The Maharashtra government on Tuesday decided to call in experts to assess the damage caused by the oil spill from the ship MSC Chitra on August 7.
Chief Minister Ashok Chavan said: “If the damage to the environment in terms of afforestation of mangroves is worked out, it will be billed to the companies owning the ships.”
Mediterranean Shipping operates the MSC Chitra.
Admitting it did not have the expertise to manage the problem, the environment department decided to ask the National Institute of Oceanography (NIO) and National Environmental Engineering and Research Institute (NEERI) to conduct an environment impact assessment.
“We will also ask NIO and NEERI experts to study the impact of the oil leak ...” said Valsa Nair Singh, environment secretary.
The NIO will study the impact on aquatic life while NEERI will examine beaches, wetlands and mangroves.
Also, the Maharashtra government said that the Centre should create an emergency mechanism to handle oil spills because the region had two of the country’s busiest ports.
State Ports and Transport Minister Radhakrishna Vikhe-Patil said the state had asked the Centre to set up a joint coordination committee of all the agents involved so that any such disaster could be handled deftly. The committee, said Vikhe-Patil, should have members from the state and central governments, Mumbai Port Trust and Jawaharlal Nehru Port Trust (JNPT).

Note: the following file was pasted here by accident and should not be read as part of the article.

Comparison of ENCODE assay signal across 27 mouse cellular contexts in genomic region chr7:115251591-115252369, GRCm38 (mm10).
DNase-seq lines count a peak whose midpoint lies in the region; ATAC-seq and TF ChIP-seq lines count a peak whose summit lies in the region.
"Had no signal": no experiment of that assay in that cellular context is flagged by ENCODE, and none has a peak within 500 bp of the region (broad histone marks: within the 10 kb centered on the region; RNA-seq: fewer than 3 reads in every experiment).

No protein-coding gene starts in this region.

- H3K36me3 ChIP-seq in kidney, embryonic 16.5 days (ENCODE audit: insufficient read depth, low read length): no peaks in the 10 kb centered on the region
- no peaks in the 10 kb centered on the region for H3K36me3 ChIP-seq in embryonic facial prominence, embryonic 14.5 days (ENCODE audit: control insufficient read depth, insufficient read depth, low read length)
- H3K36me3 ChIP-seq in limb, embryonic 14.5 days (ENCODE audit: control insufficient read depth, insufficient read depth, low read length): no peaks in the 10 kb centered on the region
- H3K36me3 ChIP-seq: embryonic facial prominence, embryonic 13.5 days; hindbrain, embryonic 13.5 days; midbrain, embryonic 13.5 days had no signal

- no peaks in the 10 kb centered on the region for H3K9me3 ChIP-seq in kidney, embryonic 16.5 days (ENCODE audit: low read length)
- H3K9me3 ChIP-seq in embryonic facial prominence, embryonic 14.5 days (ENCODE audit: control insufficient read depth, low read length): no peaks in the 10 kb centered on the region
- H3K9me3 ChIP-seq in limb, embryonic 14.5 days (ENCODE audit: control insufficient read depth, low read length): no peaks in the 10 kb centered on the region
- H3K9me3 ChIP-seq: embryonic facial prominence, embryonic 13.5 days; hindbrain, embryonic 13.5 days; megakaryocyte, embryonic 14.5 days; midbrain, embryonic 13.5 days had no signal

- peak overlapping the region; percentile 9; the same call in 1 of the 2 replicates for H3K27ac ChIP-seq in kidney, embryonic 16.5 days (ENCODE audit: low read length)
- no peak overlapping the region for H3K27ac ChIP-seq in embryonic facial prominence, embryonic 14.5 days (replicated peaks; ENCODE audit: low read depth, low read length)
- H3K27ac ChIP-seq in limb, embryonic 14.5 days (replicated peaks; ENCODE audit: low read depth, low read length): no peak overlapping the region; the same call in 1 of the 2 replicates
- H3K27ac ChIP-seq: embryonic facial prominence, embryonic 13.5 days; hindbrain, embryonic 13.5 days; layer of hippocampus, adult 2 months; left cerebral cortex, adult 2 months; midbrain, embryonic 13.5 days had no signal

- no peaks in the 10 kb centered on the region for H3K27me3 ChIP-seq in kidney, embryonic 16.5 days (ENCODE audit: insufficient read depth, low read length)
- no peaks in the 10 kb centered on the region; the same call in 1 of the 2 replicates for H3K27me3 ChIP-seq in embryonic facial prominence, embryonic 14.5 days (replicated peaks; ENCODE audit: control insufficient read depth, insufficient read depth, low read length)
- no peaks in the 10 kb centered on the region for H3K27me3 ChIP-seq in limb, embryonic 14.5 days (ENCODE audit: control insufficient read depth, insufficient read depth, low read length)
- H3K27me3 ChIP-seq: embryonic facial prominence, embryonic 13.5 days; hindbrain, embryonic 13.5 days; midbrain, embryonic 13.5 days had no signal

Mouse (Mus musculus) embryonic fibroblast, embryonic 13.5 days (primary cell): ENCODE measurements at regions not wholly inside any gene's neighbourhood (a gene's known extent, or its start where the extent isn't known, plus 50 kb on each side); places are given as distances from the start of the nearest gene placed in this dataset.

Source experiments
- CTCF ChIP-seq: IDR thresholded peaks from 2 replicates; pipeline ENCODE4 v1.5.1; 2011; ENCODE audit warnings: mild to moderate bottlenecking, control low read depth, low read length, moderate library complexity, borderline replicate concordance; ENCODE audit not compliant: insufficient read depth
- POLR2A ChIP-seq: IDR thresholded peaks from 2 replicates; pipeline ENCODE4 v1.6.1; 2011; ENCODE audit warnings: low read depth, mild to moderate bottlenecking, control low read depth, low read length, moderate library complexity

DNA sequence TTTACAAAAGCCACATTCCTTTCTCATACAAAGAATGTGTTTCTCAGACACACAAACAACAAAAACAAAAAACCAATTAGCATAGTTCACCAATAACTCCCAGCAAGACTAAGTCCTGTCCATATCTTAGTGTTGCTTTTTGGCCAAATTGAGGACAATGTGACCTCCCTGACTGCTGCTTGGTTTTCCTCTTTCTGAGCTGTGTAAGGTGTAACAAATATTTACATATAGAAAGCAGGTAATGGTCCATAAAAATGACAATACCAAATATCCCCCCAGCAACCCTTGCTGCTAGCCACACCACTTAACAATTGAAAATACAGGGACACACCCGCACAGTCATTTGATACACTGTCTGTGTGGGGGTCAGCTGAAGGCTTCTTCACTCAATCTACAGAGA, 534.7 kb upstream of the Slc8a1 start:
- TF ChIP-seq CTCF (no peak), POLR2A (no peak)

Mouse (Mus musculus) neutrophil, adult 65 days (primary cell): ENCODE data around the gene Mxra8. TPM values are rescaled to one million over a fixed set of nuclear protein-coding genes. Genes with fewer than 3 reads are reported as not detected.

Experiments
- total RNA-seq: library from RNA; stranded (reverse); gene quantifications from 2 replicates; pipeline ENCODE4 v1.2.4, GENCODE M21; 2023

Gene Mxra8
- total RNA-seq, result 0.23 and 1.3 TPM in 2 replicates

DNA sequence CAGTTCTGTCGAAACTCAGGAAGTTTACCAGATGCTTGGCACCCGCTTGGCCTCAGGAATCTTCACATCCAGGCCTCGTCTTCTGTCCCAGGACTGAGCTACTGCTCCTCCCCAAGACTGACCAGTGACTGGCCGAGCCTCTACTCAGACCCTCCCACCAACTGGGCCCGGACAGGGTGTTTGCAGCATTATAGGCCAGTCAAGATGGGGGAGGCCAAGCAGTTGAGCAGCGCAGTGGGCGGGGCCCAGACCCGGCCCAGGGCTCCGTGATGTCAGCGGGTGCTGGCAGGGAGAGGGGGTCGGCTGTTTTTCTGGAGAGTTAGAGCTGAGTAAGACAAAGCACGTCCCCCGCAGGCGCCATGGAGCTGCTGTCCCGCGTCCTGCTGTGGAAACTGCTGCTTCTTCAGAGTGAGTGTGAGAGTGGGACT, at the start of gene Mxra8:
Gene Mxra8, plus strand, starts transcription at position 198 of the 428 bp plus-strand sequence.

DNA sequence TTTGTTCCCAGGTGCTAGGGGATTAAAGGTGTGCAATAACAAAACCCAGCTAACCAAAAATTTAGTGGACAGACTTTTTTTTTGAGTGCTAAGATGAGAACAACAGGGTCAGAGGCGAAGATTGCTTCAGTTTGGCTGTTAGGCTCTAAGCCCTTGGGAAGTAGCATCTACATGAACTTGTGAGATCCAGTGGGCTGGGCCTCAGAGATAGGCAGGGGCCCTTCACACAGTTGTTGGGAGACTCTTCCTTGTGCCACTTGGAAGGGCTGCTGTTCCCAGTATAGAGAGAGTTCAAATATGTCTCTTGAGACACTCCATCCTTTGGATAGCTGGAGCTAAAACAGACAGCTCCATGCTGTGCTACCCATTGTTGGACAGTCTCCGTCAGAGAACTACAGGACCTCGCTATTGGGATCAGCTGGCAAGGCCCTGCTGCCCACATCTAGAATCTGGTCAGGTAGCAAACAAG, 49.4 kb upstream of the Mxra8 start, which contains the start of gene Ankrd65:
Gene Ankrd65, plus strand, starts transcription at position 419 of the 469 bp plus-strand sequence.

“The committee will strengthen the working of ports, tackle disasters and avert mishaps,” he added.
The realisation that such a mechanism is needed is born of the confusion that arose after Saturday’s oil spill. Ports are under the administrative control of the Centre, which creates bureaucratic hurdles for the state when emergency steps are needed, Vikhe-Patil said.
Vikhe-Patil reiterated the demand that handling hazardous material should be shifted to other ports. Earlier, his suggestion that Mumbai Port be shifted out of the city had created a controversy.
The captain of MSC Chitra, Mandeleno Ranjit Martin, sought anticipatory bail on Tuesday, saying the collision was because of navigation error caused by the failure of radio communication. “There was no error on the Martin’s part...” said his lawyer Rishi Bhuta.